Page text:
Ribbon mics, with a bi-directional figure-of-eight pattern, have a transparent sound that allows the amplifier’s character to be clearly heard with a natural roll-off in the highs. They re-entered recording studios several years ago when manufacturers began making them more rugged to withstand normal handling. The Royer R-121 was the first modern ribbon to find widespread acceptance, and two years ago the company released a ruggedized “live” version with a thicker ribbon. Recently, the new Shure KSM313 ribbon has earned its place on national tours, as has the new A-T AT4081 ribbon mic.
Now let’s take a closer look at other solutions…
The Direct Route
A Radial JDX DI can capture the
warmthof tube guitar amps while
addingresponse that emulates a
In the world of live hard rock or heavy metal, it’s common to find amplifier DIs which take their signal from after the guitar amp and in parallel with a speaker cabinet. The original is the Hughes & Kettner Redbox, and Radial Engineering makes a modern JDX “amplifier DI” that’s active and employs Class A discrete electronics. These devices capture the warmth of tube guitar amps, while adding response that emulates a guitar speaker.
Redbox DIs eliminate inconsistencies from mic selection and placement, accidental misplacement of the mic and speed up changeovers on multi-band concerts by requiring only a re-patch of an XLR – no mic to move. They employ electronics to emulate the response of a guitar cabinet’s speaker cone, rolling off the highs like a real speaker. They’re specially equipped to take the higher voltage of a guitar amp’s output, but the big warning is they don’t act as a speaker load and must be used with a cabinet, or the amp will fry them. When used in combination with a single microphone, the results can provide a wide range of creative options, and their relative distances are only determined by the one mic’s position.
This is a personal favorite for in-ear monitor mixes learned from Meredith Brooks, with the DI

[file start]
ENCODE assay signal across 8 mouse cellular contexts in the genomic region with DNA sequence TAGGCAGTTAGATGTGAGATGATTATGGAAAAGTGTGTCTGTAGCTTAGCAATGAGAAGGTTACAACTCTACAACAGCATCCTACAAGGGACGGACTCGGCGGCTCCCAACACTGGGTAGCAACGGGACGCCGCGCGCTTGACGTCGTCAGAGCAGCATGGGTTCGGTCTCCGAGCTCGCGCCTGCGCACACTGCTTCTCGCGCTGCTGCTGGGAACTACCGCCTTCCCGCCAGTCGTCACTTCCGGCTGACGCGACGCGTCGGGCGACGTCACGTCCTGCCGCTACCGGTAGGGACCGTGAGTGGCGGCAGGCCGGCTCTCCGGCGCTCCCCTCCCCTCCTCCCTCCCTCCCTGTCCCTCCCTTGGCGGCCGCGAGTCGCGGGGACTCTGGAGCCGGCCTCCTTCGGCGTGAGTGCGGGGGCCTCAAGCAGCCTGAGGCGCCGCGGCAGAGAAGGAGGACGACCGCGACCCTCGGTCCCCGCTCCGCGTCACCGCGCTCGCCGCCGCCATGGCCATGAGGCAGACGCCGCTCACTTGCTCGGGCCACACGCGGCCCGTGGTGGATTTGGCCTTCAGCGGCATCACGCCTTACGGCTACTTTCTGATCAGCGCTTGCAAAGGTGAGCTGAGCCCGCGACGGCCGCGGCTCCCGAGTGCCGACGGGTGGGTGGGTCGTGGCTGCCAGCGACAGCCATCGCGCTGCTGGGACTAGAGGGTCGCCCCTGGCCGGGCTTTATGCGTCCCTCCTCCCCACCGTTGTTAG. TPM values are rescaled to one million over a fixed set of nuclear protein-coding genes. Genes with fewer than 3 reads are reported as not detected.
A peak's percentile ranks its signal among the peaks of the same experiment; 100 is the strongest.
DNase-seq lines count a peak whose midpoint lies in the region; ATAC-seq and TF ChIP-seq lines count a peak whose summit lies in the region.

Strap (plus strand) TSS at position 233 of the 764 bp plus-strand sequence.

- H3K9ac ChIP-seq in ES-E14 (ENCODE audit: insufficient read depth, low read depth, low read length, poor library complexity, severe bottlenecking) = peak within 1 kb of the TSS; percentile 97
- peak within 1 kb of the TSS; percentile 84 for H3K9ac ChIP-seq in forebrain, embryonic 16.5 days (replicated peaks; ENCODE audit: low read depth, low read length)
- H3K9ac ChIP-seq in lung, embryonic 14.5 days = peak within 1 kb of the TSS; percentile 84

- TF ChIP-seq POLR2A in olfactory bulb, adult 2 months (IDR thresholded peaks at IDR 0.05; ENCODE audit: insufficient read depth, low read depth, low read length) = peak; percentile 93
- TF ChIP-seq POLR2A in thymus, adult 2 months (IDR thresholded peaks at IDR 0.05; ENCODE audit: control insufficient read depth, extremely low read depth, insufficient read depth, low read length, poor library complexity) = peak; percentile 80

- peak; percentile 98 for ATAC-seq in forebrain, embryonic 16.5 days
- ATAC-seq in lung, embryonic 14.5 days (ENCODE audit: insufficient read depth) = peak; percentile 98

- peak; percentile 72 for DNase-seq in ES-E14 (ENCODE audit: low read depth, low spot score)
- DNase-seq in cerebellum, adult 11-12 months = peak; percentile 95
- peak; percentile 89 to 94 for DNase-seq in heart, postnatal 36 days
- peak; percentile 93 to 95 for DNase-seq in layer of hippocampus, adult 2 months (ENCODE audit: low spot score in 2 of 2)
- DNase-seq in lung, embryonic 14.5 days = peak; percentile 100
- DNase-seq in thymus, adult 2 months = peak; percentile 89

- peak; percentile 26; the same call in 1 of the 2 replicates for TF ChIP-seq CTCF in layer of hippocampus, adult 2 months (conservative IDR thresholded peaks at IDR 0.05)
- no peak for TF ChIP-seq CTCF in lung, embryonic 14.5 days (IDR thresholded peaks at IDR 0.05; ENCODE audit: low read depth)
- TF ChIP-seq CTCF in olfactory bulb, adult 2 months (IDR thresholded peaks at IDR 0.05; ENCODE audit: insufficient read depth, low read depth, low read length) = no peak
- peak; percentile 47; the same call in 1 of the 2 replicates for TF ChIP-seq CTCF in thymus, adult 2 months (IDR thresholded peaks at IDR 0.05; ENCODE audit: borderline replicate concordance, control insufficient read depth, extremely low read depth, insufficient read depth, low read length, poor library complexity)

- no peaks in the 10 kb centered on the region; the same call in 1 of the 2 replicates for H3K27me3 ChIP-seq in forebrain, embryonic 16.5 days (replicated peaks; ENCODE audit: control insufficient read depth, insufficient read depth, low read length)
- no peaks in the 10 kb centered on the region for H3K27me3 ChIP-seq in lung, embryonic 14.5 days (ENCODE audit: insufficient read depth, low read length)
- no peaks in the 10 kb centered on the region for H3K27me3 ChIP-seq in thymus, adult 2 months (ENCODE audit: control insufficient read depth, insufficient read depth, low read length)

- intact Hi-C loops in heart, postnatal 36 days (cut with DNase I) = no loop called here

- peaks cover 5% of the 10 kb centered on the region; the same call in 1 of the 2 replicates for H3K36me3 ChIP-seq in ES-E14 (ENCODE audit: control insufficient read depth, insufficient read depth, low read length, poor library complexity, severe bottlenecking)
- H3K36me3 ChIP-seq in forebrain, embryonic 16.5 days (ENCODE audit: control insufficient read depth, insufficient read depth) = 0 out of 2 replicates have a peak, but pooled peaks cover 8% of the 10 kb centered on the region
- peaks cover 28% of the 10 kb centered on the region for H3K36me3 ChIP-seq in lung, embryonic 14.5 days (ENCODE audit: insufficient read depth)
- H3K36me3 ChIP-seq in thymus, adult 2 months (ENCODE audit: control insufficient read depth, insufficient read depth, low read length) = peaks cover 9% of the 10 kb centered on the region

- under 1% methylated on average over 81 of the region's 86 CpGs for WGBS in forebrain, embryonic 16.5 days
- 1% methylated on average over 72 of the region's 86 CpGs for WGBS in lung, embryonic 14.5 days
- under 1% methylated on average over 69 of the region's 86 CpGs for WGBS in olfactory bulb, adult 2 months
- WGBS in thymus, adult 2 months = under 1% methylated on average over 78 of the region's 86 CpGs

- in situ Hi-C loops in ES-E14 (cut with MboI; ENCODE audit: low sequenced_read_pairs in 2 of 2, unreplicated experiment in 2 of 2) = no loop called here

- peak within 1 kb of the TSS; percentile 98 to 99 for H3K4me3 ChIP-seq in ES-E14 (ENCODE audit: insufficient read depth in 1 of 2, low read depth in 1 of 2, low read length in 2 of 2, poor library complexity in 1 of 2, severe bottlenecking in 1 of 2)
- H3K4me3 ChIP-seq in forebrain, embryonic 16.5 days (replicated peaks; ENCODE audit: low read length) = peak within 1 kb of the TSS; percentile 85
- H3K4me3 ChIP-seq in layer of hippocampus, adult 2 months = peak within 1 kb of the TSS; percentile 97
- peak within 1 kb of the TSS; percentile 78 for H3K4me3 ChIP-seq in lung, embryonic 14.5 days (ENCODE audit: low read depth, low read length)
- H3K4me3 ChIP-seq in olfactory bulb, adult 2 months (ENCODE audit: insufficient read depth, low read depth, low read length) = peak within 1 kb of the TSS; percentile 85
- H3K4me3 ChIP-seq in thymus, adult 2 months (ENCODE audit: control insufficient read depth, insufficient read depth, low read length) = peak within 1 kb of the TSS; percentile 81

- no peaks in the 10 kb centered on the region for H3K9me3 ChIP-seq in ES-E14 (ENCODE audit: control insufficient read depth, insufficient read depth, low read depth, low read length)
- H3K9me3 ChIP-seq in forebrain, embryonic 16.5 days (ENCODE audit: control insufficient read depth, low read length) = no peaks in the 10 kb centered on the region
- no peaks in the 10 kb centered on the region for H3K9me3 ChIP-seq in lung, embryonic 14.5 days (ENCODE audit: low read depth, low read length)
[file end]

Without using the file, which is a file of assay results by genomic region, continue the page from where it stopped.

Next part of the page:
The desired mic position can be clearly
marked on the cabinet’s grill using
gaffe tape. (That’s a Royer R-121L
ribbon mic, by the way.)
panned away from the rest of the band and the mic towards the band, but it’s a stereo effect and works best with a stereo IEM mix with both ears in.
The distance from the speaker cabinet is considered important in most studio recording applications, but in live sound, the inverse square law dictates that placing the mic right against the grill cloth reduces bleed from adjacent sound sources. That said, when guitar amps are placed next to each other, use of gobos can increase their isolation from each other.
With modern in-ear monitoring, guitar players no longer need their cabinets on-stage with them, so it’s common for the guitar tech to set them up off stage (hopefully on the opposite side of the stage from the monitor console). This gives the guitar tech full access to the amps during the show, and keeps them from muddying up the sound in the venue.
Today’s live sound systems provide opportunities to easily make multi-track recordings that allow engineers to compare various approaches to many sound reinforcement applications by swapping different combinations of inputs and auditioning them in the PA, without having to annoy the band to play the song over and over. It also allows the engineer to demonstrate mic choices to a guitar player while he’s standing at the console and listening instead of playing. Do this, and it leads to better communication and collaboration, and you may even become friends for life.
To read the full detailed article see: Capturing Guitar Amps in the Wild